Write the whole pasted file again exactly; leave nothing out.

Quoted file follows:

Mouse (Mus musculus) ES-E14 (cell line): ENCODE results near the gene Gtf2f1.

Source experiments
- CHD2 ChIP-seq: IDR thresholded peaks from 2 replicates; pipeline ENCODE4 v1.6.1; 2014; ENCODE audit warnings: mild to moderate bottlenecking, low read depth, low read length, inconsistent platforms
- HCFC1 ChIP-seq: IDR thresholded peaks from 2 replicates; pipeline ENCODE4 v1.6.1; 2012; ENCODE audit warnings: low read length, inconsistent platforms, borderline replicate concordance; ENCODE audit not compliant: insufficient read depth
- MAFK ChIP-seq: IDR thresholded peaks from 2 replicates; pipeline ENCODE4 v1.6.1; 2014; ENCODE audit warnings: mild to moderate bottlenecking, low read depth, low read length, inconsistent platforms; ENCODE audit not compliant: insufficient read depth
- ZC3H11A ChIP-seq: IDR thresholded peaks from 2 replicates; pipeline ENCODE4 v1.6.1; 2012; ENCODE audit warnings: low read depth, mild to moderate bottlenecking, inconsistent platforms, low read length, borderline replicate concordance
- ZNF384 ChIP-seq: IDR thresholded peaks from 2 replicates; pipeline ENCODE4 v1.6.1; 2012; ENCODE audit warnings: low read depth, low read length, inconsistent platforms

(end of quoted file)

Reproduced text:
Mouse (Mus musculus) ES-E14 (cell line): ENCODE results near the gene Gtf2f1.

Source experiments
- CHD2 ChIP-seq: IDR thresholded peaks from 2 replicates; pipeline ENCODE4 v1.6.1; 2014; ENCODE audit warnings: mild to moderate bottlenecking, low read depth, low read length, inconsistent platforms
- HCFC1 ChIP-seq: IDR thresholded peaks from 2 replicates; pipeline ENCODE4 v1.6.1; 2012; ENCODE audit warnings: low read length, inconsistent platforms, borderline replicate concordance; ENCODE audit not compliant: insufficient read depth
- MAFK ChIP-seq: IDR thresholded peaks from 2 replicates; pipeline ENCODE4 v1.6.1; 2014; ENCODE audit warnings: mild to moderate bottlenecking, low read depth, low read length, inconsistent platforms; ENCODE audit not compliant: insufficient read depth
- ZC3H11A ChIP-seq: IDR thresholded peaks from 2 replicates; pipeline ENCODE4 v1.6.1; 2012; ENCODE audit warnings: low read depth, mild to moderate bottlenecking, inconsistent platforms, low read length, borderline replicate concordance
- ZNF384 ChIP-seq: IDR thresholded peaks from 2 replicates; pipeline ENCODE4 v1.6.1; 2012; ENCODE audit warnings: low read depth, low read length, inconsistent platforms